July 20

How to recover (I think) from a botched Kubernetes update


What Happened?

I was using KubeAdm v1.10 and wanted to give the latest Kubernetes from master a try. I (unfortunately) just updated the binaries for kubeadm, kubectl, and kubelet.  I restarted the kubelet daemon (“sudo sytemctl restart kubelet”), and then ran “kubeadm init” hoping to sit back and watch the new cluster come up.

First, I found that the config file needed a newer API version, so I changed that to use “kubeadm.k8s.io/v1alpha2”, instead of “kubeadm.k8s.io/v1alpha1”, and tried “kubeadm init” again.

Well, it failed to come up, and it looking at the issue, I found that the kubelet configuration file, /etc/systemd/system/kubelet.service.d/10-kubeadm.conf was referring to a kubelet config file that did not exist:



I had no clue how to create this file, nor why it wasn’t there.


What Should Have Been Done?

It looks like, going from v1.10 to a newer version, the upgrade procedures should be used. One needs to go from one minor release to minor release at at time (1.10 -> 1.11, 1.11 -> 1.12,…). In this process, one can use “kubeadm config migrate –old-config kubeadm.conf –new-config new-kubeadm.conf, to update the config file. You can then change the API version, and set the Kubernetes version, before using the config file in the update.

I’m not sure what you would do, if you didn’t have a running v1.10 cluster, as this method seems to imply that is needed. Maybe you’d end up in the same state as I was in.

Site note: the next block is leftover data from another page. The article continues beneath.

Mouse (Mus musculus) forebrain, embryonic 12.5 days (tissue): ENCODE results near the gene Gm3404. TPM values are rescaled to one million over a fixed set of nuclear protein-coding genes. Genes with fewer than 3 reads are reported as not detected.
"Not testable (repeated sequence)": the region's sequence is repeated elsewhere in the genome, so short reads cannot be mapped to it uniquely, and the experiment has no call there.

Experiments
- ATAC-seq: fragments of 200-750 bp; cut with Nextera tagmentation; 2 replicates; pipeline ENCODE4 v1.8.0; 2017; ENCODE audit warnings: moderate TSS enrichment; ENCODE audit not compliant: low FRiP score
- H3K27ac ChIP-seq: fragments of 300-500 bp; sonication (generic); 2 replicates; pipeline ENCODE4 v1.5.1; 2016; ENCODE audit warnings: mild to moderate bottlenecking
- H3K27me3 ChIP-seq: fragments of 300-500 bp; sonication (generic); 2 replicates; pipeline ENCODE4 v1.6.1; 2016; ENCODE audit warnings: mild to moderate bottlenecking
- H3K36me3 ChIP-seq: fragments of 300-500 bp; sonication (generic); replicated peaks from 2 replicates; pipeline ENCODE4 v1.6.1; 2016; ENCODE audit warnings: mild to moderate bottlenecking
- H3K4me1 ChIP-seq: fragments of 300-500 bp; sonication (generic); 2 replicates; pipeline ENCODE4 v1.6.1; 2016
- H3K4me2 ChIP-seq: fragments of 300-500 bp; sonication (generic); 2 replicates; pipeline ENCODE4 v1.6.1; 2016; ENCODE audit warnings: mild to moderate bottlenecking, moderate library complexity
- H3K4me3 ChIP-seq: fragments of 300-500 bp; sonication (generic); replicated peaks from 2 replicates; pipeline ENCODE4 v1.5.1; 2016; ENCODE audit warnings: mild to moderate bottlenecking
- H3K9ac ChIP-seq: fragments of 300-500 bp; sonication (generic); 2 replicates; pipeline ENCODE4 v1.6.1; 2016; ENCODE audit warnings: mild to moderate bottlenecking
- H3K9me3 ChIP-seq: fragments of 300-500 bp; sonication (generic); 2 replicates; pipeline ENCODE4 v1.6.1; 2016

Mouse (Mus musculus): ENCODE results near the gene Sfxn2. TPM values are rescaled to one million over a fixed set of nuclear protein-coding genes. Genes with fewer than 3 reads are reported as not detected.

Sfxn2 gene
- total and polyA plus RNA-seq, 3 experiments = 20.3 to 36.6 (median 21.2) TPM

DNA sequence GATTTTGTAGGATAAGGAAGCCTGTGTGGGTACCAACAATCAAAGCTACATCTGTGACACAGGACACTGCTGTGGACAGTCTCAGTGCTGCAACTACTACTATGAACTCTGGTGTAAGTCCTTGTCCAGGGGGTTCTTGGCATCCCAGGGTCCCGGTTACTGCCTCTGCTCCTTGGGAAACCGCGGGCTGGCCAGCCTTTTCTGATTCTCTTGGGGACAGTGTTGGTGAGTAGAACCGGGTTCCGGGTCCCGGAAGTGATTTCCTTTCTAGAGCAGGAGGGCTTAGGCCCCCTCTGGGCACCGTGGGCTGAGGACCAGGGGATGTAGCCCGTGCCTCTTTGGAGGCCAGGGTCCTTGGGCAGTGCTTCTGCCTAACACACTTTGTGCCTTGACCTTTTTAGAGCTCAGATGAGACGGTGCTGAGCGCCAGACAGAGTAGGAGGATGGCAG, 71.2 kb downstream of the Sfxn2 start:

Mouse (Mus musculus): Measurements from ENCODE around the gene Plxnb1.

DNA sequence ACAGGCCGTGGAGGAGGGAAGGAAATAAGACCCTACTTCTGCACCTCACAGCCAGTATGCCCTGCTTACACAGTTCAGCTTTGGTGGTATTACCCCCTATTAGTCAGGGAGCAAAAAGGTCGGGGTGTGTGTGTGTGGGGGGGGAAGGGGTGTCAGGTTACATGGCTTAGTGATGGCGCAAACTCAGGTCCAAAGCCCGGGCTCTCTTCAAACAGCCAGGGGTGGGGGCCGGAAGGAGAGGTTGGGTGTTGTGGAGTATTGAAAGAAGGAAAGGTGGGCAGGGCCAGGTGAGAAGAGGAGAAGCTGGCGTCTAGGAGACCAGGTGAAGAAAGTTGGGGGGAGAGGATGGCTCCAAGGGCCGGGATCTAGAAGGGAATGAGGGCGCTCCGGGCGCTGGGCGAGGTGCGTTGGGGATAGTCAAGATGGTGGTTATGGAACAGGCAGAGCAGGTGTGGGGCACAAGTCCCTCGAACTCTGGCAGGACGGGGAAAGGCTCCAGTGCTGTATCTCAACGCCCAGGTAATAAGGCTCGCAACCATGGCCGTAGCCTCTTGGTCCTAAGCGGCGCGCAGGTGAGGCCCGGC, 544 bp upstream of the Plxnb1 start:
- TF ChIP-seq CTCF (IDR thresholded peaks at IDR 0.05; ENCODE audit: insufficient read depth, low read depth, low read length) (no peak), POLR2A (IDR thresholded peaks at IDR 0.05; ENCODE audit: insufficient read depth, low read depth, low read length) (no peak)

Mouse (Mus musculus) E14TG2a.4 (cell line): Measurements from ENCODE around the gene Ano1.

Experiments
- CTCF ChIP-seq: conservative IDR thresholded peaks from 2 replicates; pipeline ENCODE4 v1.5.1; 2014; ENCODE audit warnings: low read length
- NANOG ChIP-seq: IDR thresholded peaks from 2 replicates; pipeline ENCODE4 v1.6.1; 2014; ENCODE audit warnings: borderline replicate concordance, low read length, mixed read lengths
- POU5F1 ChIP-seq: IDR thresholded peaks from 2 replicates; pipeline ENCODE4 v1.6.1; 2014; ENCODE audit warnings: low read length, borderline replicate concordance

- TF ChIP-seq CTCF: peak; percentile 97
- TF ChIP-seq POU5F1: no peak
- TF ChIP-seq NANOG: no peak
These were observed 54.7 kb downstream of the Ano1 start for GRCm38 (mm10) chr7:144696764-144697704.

What to do, if you didn’t do the upgrade?

From what I can tell, it appears that v1.11+ needs /var/lib/kubelet/config.yaml, which doesn’t exist in v1.10. It will get generated when kubeadm init is invoked, and removed when kubeadm reset is done. But, when I had a previous v1.10 install, it was not getting created during init, and with this file missing, init fails. That file was the key to try to recover from my mess.

On a fresh system install, I brought up Kubernetes v1.11, using KubeAdm and the same config file that I was using on the corrupt system. I took the config.yaml (this one is what I had, YMMV) that was created, and placed it on the system that was corrupted, and then brought up the cluster with “kubeadm init”.

The cluster came up OK with that change. Oddly enough, doing a “kubeadm reset” remokved the file, and it was recreated the next time I did “kubeadm init”. I’m not sure why, when I had v1.10 setup, and then switched to v1.11, the file was not created. In any case, I’m happy it is working now.

I did see another problem though, and I’m not sure if it is related. Once I brought up the master node, set the bridge CNI plugin config file, and untainted the node, I created some alpine pods. From the pod, I could not ping other pods on the node. Looking at the iptables rules, I was seeing this rule…


instead of…


I flushed all the iptables rules, and then brought up the cluster with KubeAdm again, and after untainting and creating pods, everything seemed to work just peachy.



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Posted July 20, 2018 by pcm in category "Kubernetes